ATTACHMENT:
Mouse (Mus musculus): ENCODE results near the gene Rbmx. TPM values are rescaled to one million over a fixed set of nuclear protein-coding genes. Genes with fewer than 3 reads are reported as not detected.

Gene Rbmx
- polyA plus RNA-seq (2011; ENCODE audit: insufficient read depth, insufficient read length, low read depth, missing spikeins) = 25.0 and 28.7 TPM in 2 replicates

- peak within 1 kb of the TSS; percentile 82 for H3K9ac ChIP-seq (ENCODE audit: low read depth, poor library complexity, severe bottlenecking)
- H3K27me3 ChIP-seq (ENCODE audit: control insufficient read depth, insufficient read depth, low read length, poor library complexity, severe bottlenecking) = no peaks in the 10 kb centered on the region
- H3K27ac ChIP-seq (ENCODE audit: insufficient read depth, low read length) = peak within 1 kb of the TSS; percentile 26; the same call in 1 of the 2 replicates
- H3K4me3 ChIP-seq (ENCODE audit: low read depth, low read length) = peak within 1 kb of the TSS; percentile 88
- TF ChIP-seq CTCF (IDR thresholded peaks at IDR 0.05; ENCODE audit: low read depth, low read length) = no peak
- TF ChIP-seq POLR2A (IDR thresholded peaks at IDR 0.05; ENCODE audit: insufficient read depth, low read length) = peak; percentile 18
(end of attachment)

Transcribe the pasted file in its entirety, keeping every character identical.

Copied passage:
Mouse (Mus musculus): ENCODE results near the gene Rbmx. TPM values are rescaled to one million over a fixed set of nuclear protein-coding genes. Genes with fewer than 3 reads are reported as not detected.

Gene Rbmx
- polyA plus RNA-seq (2011; ENCODE audit: insufficient read depth, insufficient read length, low read depth, missing spikeins) = 25.0 and 28.7 TPM in 2 replicates

- peak within 1 kb of the TSS; percentile 82 for H3K9ac ChIP-seq (ENCODE audit: low read depth, poor library complexity, severe bottlenecking)
- H3K27me3 ChIP-seq (ENCODE audit: control insufficient read depth, insufficient read depth, low read length, poor library complexity, severe bottlenecking) = no peaks in the 10 kb centered on the region
- H3K27ac ChIP-seq (ENCODE audit: insufficient read depth, low read length) = peak within 1 kb of the TSS; percentile 26; the same call in 1 of the 2 replicates
- H3K4me3 ChIP-seq (ENCODE audit: low read depth, low read length) = peak within 1 kb of the TSS; percentile 88
- TF ChIP-seq CTCF (IDR thresholded peaks at IDR 0.05; ENCODE audit: low read depth, low read length) = no peak
- TF ChIP-seq POLR2A (IDR thresholded peaks at IDR 0.05; ENCODE audit: insufficient read depth, low read length) = peak; percentile 18